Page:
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The East Branch

A Mountanious Area Of The Delaware River

The East Branch of the Delaware River is approximately 75 miles long and is one of two branches, along with the West Branch, that join to form the Delaware River. It flows through a mountainous area on the southwestern edge of the Catskill Mountains.
It rises in eastern Delaware County near the hamlet of Grand Gorge and flows initially SSW forming part of the northern boundary of Catskill Park. East of Downsville, it is impounded to form the 15 mile Pepacton Reservoir. It receives the Beaverkill River from the southeast at East Branch. It joins the West Branch at Hancock, on the border with Pennsylvania, to form the Delaware. 
The East Branch is abundant with food required for growing wild trout upwards of 20 inches. They don’t get that big by being easy though. When they’re hungry they go for big meals: larger minnow imitations and flashy spoons like the Phoebe, which was designed by a man who lived right next to the covered bridge in Downsville.
Fly fishermen take to the stream in May to fish the abundant fly hatches that run throughout the summer thanks to the cool water releases from Pepacton Reservoir.
The New York State Department of Environmental Conservation has recently built parking areas along Rt. 30 and purchased several miles of easements to increase fishing access to the general public. Tommanex State Forest is a 900 acre parcel on the East Branch that has river access, rough camping, hunting and 6 miles of railroad bed along the river for biking, horseback riding or traveling with all wheel drive.

Fishing & The Pepacton Reservoir

The Pepacton Reservoir is about twenty miles long and averages about one-half mile wide and is a 5700 surface acre New York City owned watershed that provides the East Branch with its cool water releases.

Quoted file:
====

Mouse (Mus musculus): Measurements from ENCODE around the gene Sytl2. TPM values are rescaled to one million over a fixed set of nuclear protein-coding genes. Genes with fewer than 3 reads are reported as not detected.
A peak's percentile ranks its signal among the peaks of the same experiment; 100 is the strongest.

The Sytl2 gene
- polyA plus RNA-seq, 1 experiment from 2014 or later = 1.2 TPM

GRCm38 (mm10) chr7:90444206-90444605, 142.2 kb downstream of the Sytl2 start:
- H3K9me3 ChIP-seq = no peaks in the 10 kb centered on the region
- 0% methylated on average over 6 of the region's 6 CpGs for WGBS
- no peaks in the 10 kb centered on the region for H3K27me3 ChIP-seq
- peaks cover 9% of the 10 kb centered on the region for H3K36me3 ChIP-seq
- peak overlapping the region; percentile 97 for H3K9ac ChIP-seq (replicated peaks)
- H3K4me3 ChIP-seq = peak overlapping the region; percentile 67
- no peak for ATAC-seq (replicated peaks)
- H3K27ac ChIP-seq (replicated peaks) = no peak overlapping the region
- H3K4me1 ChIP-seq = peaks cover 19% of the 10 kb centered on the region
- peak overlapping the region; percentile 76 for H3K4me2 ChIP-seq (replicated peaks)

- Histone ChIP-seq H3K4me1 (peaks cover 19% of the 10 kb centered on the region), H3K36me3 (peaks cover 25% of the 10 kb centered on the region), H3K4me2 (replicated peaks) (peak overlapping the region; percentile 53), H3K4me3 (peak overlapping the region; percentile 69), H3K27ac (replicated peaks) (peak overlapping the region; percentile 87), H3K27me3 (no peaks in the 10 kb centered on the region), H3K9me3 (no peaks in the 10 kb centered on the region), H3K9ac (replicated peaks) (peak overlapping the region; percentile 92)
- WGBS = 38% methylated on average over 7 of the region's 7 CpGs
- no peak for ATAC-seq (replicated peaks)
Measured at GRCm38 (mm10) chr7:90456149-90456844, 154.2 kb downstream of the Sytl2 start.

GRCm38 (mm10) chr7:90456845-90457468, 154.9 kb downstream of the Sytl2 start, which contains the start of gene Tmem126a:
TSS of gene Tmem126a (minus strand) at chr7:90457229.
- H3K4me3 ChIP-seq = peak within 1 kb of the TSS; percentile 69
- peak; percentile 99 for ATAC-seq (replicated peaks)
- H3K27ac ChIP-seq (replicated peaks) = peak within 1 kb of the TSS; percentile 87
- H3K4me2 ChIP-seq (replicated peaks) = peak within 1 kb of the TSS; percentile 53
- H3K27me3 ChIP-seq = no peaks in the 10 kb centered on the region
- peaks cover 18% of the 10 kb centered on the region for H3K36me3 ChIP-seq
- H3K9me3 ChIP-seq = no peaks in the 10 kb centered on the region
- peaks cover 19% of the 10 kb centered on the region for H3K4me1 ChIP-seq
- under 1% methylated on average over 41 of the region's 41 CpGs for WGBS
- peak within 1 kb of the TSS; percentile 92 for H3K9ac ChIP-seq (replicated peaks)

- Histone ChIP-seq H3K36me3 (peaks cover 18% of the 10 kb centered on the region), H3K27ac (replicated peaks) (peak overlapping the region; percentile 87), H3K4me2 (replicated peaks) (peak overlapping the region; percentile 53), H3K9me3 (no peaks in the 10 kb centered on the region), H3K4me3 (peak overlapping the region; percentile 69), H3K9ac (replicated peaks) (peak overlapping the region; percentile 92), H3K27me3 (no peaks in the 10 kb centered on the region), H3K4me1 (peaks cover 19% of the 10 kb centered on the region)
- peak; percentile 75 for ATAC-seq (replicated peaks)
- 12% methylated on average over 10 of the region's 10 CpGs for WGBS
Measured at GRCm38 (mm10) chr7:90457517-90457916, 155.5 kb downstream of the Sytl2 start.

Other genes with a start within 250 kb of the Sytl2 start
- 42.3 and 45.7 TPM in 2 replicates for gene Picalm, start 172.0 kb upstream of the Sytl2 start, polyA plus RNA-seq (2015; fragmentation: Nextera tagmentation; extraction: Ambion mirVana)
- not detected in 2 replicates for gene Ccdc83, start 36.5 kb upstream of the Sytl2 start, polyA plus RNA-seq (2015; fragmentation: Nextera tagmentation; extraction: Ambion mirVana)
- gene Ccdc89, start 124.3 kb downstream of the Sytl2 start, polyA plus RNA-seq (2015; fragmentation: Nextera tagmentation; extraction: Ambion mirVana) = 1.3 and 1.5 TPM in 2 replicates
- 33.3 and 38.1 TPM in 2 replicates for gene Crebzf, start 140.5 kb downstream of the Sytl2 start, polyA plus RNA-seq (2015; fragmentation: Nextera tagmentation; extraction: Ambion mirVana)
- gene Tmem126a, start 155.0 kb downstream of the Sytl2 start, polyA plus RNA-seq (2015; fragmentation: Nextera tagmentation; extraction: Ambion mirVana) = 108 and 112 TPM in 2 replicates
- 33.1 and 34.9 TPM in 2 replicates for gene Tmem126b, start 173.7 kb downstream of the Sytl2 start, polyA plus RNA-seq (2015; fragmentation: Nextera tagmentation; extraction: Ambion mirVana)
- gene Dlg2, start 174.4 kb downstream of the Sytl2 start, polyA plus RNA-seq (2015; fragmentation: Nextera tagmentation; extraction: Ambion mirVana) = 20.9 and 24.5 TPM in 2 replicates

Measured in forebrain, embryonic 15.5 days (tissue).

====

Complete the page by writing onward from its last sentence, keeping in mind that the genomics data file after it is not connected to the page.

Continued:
The Peptacon offers great trout fishing as the large brown trout that live here quickly grow to an average size of five pounds, with some up to twenty pounds!, or trolling from rowboats , are the most effective methods for catching these giants. Small mouth and large mouth bass, perch, rock bass, catfish, and bullheads are also sought after by shore anglers.

In the spring, right after the ice thaws, the trout move in to the shoreline to feed in the shallower and warmer water. That’s when an angler can catch a lunker on light tackle  just using live bait or casting spoons like Krocodiles and Kastmasters.

Since the Pepacton has 60 miles of shoreline, it’s easy to find room to fish and discover that perfect spot! After the waters warm in June, the trout are easier to catch from a boat either by trolling flutter spoons or plugs, or using live bait. This is when small mouth bass fishing gets going full steam as hungry bass cruise the water looking for alewives and crayfish. The small mouth fishing is fantastic as they are often overlooked by the anglers looking for trophy trout.

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